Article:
Why choose Children's Colorado?
If your child has been diagnosed with a brain tumor, experts from the Center for Cancer and Blood Disorders and the Neuroscience Institute are here for your family.
Our brain tumor team delivers optimal treatment and kid-friendly care, with the goal of preserving and improving your child’s quality of life.
Our core team of pediatric-trained specialists includes:
- Radiation oncologist
- Advance practice nurses
- Physician assistants
- Expert clinic nurses who specialize in caring for children with brain tumors
In addition to the core neuro-oncology team members, we also work with specialists from endocrinology, neuropsychology, rehabilitation medicine, ophthalmology, radiology, nutrition, creative arts therapy, social work and counseling.
Innovative therapies and convenient outpatient care
Our innovative program offers access to clinical trials, outpatient chemotherapy for infusions requiring intravenous (IV) fluids, and outpatient bone marrow transplants for certain brain tumors. This means more time at home and less time in the hospital for your child.
Learn how we're pushing the boundaries of neuro-oncology research in the video below:
Read about our Experimental Therapeutics Program for brain tumors that don’t respond well to traditional treatments.
Care and support for the whole family
We understand that a brain tumor diagnosis doesn’t just affect the patient – it impacts the whole family. That’s why we have the following support services to help families manage a brain tumor diagnosis and treatment:
- Patient and family education tools to help you understand the brain tumor diagnosis
- A Spanish-speaking care team and foreign language translators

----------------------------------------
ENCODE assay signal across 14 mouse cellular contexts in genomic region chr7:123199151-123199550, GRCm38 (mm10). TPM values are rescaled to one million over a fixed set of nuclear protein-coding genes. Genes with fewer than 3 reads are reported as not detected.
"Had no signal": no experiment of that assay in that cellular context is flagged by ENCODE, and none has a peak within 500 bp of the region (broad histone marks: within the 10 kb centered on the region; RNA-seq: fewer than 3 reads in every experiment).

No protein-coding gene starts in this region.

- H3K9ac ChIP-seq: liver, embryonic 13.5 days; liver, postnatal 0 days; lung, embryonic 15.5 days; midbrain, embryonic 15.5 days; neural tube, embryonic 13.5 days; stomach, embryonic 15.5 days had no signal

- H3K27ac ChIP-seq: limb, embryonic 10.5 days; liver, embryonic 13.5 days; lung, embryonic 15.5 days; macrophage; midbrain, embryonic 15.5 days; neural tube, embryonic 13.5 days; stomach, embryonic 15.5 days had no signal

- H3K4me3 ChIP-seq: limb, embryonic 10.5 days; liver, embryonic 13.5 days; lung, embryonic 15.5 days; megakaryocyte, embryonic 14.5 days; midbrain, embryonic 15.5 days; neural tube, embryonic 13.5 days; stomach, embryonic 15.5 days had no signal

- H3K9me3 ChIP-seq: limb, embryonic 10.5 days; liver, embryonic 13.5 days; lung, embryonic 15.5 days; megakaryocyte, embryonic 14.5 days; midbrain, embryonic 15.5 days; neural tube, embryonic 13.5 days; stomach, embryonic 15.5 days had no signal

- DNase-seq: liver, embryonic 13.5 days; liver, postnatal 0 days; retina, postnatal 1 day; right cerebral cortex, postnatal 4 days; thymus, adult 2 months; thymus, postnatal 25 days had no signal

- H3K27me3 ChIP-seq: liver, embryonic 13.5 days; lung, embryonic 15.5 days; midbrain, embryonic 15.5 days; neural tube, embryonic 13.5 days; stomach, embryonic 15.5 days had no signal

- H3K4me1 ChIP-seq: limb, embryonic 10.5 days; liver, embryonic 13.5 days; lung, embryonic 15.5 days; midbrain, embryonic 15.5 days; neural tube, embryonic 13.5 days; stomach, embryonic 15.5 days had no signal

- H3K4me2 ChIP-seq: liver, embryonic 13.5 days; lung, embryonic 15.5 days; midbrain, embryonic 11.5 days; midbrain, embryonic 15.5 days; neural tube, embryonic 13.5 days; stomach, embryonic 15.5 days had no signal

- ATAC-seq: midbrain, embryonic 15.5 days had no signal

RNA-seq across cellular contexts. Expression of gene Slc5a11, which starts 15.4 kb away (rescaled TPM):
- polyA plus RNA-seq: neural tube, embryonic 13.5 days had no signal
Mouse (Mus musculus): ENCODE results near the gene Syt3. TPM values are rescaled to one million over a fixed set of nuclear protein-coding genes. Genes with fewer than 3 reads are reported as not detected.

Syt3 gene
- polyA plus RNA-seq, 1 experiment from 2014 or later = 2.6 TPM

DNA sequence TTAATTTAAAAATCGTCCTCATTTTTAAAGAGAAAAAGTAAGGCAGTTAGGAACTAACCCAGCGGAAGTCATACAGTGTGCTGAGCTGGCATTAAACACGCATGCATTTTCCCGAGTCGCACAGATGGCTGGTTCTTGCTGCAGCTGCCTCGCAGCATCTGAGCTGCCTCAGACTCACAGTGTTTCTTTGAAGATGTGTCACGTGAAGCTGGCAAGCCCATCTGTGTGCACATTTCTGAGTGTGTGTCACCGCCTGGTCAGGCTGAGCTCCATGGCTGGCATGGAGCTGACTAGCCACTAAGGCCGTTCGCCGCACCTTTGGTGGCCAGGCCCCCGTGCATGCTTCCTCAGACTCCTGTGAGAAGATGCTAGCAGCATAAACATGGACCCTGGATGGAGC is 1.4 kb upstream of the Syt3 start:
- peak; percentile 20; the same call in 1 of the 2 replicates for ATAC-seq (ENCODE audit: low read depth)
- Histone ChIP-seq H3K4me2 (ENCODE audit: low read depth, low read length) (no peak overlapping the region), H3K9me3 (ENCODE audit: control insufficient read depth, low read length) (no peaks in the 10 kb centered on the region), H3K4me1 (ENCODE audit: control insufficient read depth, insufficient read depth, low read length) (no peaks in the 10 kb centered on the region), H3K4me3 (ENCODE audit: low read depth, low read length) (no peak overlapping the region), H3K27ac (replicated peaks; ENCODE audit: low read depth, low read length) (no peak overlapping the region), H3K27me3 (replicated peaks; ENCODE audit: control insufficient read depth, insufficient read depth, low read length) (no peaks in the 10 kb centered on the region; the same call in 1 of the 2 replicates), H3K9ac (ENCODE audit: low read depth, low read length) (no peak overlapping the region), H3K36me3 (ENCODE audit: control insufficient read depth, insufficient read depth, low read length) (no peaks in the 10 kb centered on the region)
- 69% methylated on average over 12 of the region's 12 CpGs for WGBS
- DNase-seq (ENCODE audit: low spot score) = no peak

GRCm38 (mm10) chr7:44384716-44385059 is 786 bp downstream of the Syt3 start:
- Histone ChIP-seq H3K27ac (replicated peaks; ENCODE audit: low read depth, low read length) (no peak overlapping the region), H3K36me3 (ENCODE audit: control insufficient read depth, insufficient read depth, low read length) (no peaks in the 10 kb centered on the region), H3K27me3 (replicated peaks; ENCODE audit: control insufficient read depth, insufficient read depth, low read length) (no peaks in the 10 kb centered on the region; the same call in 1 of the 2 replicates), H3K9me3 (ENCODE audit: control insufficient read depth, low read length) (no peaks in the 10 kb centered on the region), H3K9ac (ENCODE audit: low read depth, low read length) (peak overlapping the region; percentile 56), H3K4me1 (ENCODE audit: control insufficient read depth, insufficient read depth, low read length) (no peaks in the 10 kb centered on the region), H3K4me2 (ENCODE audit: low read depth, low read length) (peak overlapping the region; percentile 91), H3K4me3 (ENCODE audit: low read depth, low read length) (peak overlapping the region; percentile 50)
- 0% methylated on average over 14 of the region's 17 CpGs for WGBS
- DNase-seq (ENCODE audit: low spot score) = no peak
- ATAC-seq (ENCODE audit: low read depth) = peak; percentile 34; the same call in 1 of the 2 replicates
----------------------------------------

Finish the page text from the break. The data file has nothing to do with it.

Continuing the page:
- A Wellness Program to support families and children being treated at the Center for Cancer and Blood Disorders
- Social workers, child life specialists, a family resource specialist, creative arts therapist, a psychologist and other staff who help arrange travel, school and financial support services, and temporary housing arrangements
- A specialized school program to remain in contact with your child’s school and help him or her stay in school as much as possible
- Researchers working to understand supportive care, nutrition, creative arts therapy, quality of life and cognitive changes associated with brain tumors. The knowledge gained from this research helps our team better understand what your child needs to feel better during this difficult treatment
A team of researchers creating new treatment options
By publishing 15 to 20 prestigious academic papers each year, our neuro-oncology doctors and nurse practitioners are also leading researchers in their field. The team is heavily involved in the International Symposium of Pediatric Neuro-Oncology (ISPNO) and Children’s Oncology Group, meaning we work with experts around the world to come up with new and improved brain tumor treatment options for the future.
We're members of the Pediatric Brain Tumor Consortium
We're part of a select group of institutions to join to the Pediatric Brain Tumor Consortium (PBTC). The PBTC is a multidisciplinary research organization devoted to studying new therapies for childhood central nervous system tumors. The primary mission of the PBTC is to identify superior treatment strategies for children with brain cancers through laboratory and clinical science. The lead investigators at Children's Colorado are Dr. Kathleen Dorris and Dr. Rajeev Vibhakar.
We're part of the Advancing Treatment for Pediatric Craniopharyngioma Consortium
Advancing Treatment for Pediatric Craniopharyngioma (ATPC) is North America’s first multicenter consortium dedicated exclusively to the discovery and testing of novel therapies for children with adamantinomatous craniopharyngioma (ACP). The goal is to offer new therapies that will improve the quality of life for children with ACP. Read how we're collaborating to improve treatment for this uncommon, slow-growing brain tumor.
Early detection can help prevent long-term problems
Our Neuro-oncology Program partners with Endocrinology specialists like Becca Sachs, PA-C, who are an active part of the patient's care team, seeing them in the middle of treatment or after.
“It’s a constant stream of communication between neuro-onc and endocrine,” Sachs says. She educates patients about potential problems; after they’ve completed oncology treatment, she has regular check-ups and prescribes medication as needed. Patients remain at risk for developing endocrinopathy even 5 to 10 years out from treatment.
“We’ve seen lots of success stories,” she says. “It continues to feed our belief in our multidisciplinary care model.”
Learn about the signs, symptoms and treatment of brain tumors.